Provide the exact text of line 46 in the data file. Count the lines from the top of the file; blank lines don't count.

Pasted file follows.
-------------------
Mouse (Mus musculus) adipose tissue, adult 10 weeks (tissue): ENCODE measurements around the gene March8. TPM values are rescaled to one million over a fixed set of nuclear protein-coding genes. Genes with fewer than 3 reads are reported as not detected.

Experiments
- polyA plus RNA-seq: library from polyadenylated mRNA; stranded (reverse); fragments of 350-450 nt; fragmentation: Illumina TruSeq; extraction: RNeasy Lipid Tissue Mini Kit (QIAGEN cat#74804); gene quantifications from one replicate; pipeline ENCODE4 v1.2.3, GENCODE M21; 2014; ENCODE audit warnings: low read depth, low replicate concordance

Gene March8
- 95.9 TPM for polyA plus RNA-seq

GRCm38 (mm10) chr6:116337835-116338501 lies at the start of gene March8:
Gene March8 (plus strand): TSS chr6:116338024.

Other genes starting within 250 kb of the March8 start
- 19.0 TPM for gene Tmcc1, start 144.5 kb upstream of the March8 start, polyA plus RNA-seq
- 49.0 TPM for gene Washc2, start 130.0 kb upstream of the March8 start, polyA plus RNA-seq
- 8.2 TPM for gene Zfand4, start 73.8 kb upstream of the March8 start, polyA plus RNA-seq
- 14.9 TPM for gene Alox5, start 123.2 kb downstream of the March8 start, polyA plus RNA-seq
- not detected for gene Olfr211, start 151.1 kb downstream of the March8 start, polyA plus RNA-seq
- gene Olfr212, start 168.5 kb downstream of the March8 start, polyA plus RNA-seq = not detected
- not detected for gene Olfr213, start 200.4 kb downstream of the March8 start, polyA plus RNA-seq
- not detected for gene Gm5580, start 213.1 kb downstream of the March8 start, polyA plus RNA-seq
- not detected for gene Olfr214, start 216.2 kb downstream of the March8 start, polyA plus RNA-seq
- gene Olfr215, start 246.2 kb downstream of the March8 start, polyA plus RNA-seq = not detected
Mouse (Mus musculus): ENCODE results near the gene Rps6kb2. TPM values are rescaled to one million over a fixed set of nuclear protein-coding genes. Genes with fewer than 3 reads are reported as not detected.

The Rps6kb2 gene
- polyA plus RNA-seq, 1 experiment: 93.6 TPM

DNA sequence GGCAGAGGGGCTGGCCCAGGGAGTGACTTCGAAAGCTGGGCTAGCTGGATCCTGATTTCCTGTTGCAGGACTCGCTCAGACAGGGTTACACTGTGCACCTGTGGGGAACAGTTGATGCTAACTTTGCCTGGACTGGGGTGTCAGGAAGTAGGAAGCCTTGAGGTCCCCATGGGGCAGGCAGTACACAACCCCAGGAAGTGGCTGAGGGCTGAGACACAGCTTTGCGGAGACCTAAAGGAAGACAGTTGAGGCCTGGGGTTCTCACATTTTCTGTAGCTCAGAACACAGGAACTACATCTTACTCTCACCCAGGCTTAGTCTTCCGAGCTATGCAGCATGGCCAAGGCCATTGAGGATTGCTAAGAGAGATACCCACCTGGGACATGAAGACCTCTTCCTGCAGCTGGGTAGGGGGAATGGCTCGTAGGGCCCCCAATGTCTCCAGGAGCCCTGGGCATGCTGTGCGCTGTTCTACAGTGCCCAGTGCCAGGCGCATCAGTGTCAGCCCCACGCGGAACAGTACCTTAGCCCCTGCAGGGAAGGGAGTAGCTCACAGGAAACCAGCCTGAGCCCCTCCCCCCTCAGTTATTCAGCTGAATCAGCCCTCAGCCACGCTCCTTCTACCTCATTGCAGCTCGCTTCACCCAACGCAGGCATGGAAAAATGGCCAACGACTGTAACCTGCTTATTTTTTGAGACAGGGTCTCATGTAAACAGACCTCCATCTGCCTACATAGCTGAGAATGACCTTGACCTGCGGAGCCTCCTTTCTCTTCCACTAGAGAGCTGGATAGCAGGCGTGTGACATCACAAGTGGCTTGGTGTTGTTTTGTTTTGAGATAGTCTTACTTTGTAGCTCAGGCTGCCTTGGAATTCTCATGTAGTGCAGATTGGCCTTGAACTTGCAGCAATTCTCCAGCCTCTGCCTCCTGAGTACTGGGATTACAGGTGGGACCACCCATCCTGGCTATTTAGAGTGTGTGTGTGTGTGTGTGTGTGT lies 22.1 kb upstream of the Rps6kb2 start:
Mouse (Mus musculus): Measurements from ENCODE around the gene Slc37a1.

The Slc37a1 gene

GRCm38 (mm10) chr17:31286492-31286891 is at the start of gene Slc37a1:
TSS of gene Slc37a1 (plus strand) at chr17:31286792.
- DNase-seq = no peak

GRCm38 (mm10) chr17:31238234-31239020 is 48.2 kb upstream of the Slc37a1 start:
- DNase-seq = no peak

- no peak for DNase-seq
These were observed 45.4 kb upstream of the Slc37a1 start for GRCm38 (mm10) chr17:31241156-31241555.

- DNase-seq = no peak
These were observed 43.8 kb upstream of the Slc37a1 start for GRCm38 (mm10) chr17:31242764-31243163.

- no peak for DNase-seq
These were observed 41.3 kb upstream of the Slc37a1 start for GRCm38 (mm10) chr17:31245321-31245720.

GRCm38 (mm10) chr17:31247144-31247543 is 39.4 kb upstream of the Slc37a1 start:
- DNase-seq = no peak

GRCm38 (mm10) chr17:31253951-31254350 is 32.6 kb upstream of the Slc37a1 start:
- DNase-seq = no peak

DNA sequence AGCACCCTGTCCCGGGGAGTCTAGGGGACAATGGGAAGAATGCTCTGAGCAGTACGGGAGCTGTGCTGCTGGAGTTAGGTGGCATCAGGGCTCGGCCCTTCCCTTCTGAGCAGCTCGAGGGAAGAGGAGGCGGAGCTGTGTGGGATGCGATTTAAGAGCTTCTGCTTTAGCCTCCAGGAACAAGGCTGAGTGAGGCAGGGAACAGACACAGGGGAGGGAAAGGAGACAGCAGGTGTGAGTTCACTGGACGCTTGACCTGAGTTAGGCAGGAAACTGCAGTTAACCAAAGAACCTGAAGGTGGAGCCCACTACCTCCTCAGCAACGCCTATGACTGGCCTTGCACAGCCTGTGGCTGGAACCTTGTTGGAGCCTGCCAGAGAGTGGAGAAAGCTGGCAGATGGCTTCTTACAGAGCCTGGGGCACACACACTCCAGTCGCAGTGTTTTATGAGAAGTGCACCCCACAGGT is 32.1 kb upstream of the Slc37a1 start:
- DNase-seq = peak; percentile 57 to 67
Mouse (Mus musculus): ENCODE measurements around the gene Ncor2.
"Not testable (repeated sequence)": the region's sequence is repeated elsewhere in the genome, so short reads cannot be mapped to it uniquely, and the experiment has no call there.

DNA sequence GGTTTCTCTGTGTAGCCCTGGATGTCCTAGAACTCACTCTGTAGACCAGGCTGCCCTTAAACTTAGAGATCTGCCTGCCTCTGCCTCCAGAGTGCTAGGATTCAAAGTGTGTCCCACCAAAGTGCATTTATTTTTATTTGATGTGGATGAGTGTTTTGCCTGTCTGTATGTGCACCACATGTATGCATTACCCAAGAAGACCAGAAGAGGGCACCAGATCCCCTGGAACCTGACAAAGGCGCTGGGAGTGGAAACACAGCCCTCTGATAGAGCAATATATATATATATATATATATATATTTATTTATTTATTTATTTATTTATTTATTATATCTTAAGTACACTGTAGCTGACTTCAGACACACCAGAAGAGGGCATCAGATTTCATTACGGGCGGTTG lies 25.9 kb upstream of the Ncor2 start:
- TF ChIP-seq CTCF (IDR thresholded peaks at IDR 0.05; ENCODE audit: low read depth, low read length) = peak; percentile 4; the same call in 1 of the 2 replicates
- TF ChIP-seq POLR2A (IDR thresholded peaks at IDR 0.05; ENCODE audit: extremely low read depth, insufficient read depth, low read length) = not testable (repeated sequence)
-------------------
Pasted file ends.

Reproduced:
- TF ChIP-seq POLR2A (IDR thresholded peaks at IDR 0.05; ENCODE audit: extremely low read depth, insufficient read depth, low read length) = not testable (repeated sequence)